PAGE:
Thunderstorm Asthma Alert – November & December 2020
- People who have asthma or hay fever can get severe asthma symptoms during grass pollen season when high amounts of grass pollen in the air combine with a certain type of thunderstorm.
- Thunderstorm asthma can affect those with asthma or hay fever – especially people who experience wheezing or coughing with their hay fever.
- This can become very severe, very quickly and many people may require medical help at the same time.
- Epidemic thunderstorm asthma is when a large number of people develop asthma symptoms over a short period of time.
Melbourne experienced the world’s largest epidemic thunderstorm asthma event on 21 November 2016, with thousands of people developing breathing difficulties in a very short period of time.
Thunderstorm asthma can affect those with asthma or hay fever – especially people who experience wheezing or coughing with their hay fever. That’s why it’s important for people with asthma or hay fever to know about thunderstorm asthma and what they can do to help protect themselves during grass pollen season.
1. What can I do to protect myself this season?
- where possible, avoid being outside during thunderstorms from October through December – especially in the wind gusts that come before the storm. Go inside and close your doors and windows, and if you have your air conditioner on, turn it to recirculate.
- have an asthma action plan (if advised to by your GP) and have practical knowledge of the four steps of asthma first aid
- have reliever medication appropriately available in grass pollen season and be aware of how to use it (ideally with a spacer)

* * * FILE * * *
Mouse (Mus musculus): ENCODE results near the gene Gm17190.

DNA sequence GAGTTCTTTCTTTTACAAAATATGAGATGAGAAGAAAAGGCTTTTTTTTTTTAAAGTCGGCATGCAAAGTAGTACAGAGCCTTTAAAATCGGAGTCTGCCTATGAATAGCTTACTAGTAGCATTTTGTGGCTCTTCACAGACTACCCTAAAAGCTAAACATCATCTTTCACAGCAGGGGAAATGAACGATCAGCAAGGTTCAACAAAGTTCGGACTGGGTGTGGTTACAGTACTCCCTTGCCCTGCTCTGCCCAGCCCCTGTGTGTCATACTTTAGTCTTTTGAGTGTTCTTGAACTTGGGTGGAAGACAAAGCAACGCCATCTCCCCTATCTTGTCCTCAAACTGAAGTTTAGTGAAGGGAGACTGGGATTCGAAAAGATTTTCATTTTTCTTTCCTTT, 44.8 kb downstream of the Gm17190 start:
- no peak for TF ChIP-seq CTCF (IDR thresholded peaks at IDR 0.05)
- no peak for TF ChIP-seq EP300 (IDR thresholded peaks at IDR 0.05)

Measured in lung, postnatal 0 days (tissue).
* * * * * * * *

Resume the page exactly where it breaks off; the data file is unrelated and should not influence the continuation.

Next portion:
- be alert to and act on the development of asthma symptoms as explained in your asthma action plan if you have one, or if you don’t, use asthma first aid.
- Check the epidemic thunderstorm asthma forecast during the grass pollen season at .
2. How will I know when an epidemic asthma thunderstorm event may happen?
Epidemic thunderstorm asthma forecasts in Victoria are available from 1 October to 31 December (the duration of the grass pollen season).
Download the Vic Emergency app from Google or the App and set up a ‘watch zone’ for your location to make sure you’re notified of the risk of an epidemic thunderstorm asthma event occurring. You can also visit the Vic Emergency thunderstorm asthma for updates and information.
3. Where to get help
- In an emergency, always call triple zero (000)
- Emergency department of your nearest hospital
- Your GP
- Your nearest pharmacy (for medication)
- Tel. 1300 60 60 24 – for expert health information and advice (24 hours, 7 days)
- National Home Doctor Tel. 13 SICK (13 7425) for after-hours home GP visits (bulked billed)
More information on thunderstorm asthma is available at: www.betterhealth.vic.gov.au